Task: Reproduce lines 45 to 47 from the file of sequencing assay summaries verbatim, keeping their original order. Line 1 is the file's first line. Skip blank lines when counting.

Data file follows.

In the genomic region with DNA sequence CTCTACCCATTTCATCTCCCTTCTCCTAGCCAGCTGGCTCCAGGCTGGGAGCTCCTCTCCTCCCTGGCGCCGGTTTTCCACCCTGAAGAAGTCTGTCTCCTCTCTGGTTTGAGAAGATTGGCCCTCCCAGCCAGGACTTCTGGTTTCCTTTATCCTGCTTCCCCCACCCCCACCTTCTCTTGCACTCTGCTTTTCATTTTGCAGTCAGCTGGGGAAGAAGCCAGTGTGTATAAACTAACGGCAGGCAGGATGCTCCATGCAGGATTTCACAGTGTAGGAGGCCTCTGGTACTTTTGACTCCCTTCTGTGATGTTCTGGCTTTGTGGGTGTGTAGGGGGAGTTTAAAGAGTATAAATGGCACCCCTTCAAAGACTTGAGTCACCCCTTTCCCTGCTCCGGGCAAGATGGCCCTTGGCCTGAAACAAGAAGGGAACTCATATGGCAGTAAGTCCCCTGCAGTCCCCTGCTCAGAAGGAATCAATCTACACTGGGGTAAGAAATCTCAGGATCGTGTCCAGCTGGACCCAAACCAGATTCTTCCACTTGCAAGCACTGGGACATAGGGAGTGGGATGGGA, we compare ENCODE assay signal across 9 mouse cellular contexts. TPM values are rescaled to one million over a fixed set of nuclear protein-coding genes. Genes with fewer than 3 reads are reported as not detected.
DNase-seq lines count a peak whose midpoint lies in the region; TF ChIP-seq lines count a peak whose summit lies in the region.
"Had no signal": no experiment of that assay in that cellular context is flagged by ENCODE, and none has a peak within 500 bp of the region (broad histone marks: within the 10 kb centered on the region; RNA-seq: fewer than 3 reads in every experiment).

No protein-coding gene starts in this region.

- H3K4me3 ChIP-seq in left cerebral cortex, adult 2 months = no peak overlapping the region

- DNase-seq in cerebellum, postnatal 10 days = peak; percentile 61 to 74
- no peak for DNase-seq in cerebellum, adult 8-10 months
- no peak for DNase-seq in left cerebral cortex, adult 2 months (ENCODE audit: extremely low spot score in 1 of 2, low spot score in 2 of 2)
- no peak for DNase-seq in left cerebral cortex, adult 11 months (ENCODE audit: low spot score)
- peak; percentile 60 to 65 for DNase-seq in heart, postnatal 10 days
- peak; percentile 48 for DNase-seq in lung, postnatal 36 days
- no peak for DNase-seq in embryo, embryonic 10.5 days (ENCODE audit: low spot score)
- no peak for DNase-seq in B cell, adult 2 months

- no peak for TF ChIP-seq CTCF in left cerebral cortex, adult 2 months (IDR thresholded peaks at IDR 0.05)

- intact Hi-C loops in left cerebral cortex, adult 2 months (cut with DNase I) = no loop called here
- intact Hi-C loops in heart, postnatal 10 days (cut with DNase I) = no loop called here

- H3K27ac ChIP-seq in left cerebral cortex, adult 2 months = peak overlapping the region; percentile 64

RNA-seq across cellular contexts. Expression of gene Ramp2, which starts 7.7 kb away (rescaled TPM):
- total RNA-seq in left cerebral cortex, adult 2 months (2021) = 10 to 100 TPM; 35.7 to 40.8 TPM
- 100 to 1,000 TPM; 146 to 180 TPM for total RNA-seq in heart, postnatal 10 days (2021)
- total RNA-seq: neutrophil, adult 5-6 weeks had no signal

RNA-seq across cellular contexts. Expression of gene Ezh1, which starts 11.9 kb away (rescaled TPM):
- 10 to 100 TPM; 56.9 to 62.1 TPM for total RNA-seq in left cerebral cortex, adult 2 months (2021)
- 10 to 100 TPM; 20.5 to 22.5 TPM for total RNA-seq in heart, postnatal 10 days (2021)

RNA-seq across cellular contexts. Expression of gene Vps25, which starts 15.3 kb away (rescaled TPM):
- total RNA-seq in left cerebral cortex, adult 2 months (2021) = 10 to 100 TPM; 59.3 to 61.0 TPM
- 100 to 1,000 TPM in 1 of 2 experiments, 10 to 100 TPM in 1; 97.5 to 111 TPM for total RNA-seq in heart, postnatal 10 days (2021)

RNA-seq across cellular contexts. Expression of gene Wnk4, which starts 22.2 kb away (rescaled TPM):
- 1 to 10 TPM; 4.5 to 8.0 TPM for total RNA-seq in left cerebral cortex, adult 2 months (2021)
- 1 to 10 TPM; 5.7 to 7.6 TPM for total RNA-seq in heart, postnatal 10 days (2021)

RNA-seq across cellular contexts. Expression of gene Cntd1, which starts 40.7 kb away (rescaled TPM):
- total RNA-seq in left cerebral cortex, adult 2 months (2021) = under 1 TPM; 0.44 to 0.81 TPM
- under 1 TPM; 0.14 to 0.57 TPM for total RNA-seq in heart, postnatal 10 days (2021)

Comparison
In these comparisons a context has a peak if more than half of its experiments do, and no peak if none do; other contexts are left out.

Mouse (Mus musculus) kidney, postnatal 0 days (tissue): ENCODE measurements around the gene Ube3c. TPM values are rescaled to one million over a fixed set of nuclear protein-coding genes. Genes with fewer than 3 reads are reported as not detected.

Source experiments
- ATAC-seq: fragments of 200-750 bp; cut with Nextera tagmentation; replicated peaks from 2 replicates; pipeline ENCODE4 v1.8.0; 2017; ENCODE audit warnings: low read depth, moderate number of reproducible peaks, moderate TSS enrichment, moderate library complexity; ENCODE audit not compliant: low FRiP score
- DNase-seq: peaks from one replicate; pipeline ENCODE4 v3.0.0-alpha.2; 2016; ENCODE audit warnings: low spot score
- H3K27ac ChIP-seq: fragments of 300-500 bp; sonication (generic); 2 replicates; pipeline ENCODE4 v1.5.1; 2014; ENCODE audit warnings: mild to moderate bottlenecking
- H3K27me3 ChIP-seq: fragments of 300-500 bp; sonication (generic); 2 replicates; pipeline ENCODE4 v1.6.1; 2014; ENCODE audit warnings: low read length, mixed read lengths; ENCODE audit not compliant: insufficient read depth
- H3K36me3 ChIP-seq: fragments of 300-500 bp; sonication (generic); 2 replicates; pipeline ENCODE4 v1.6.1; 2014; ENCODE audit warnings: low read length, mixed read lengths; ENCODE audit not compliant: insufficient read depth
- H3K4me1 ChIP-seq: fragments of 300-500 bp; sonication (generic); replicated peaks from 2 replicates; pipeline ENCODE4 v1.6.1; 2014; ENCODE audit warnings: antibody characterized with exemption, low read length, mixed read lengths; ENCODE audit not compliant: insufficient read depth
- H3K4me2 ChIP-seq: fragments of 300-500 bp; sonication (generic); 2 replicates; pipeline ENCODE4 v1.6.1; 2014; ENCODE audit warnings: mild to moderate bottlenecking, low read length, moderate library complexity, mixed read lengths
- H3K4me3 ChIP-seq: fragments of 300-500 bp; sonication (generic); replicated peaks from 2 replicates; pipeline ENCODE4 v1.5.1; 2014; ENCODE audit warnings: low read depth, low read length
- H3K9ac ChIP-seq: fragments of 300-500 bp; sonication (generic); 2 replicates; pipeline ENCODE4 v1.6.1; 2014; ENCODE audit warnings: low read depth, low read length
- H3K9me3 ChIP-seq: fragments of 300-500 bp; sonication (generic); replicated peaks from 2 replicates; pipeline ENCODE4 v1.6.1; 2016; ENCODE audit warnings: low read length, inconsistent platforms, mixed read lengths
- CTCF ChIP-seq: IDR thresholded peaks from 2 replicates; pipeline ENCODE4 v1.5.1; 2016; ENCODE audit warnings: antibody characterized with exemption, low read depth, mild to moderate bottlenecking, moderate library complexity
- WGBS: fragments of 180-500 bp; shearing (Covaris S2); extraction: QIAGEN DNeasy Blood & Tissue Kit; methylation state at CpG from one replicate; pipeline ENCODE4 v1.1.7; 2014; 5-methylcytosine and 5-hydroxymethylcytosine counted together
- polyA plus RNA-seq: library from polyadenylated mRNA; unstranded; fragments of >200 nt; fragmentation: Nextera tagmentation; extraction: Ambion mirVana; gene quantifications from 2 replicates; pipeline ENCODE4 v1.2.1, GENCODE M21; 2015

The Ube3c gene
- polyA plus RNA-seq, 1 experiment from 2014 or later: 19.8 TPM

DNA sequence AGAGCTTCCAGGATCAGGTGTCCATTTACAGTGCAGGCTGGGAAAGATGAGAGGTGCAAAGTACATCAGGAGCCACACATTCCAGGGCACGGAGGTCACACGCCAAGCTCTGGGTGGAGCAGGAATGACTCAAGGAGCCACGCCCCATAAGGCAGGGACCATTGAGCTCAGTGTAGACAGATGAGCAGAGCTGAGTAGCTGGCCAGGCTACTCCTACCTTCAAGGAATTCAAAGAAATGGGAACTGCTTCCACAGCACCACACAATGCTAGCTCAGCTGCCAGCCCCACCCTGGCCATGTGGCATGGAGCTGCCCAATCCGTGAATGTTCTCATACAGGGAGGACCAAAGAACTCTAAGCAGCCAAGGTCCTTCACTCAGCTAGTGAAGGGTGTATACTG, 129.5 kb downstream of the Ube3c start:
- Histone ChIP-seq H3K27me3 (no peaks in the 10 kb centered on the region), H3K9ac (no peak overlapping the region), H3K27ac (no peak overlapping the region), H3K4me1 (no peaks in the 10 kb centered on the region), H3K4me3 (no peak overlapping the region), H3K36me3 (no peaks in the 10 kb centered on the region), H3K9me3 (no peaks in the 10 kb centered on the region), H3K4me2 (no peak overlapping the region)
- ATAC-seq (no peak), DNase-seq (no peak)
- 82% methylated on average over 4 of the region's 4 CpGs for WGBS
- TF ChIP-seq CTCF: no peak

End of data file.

- H3K4me3 ChIP-seq: fragments of 300-500 bp; sonication (generic); replicated peaks from 2 replicates; pipeline ENCODE4 v1.5.1; 2014; ENCODE audit warnings: low read depth, low read length
- H3K9ac ChIP-seq: fragments of 300-500 bp; sonication (generic); 2 replicates; pipeline ENCODE4 v1.6.1; 2014; ENCODE audit warnings: low read depth, low read length
- H3K9me3 ChIP-seq: fragments of 300-500 bp; sonication (generic); replicated peaks from 2 replicates; pipeline ENCODE4 v1.6.1; 2016; ENCODE audit warnings: low read length, inconsistent platforms, mixed read lengths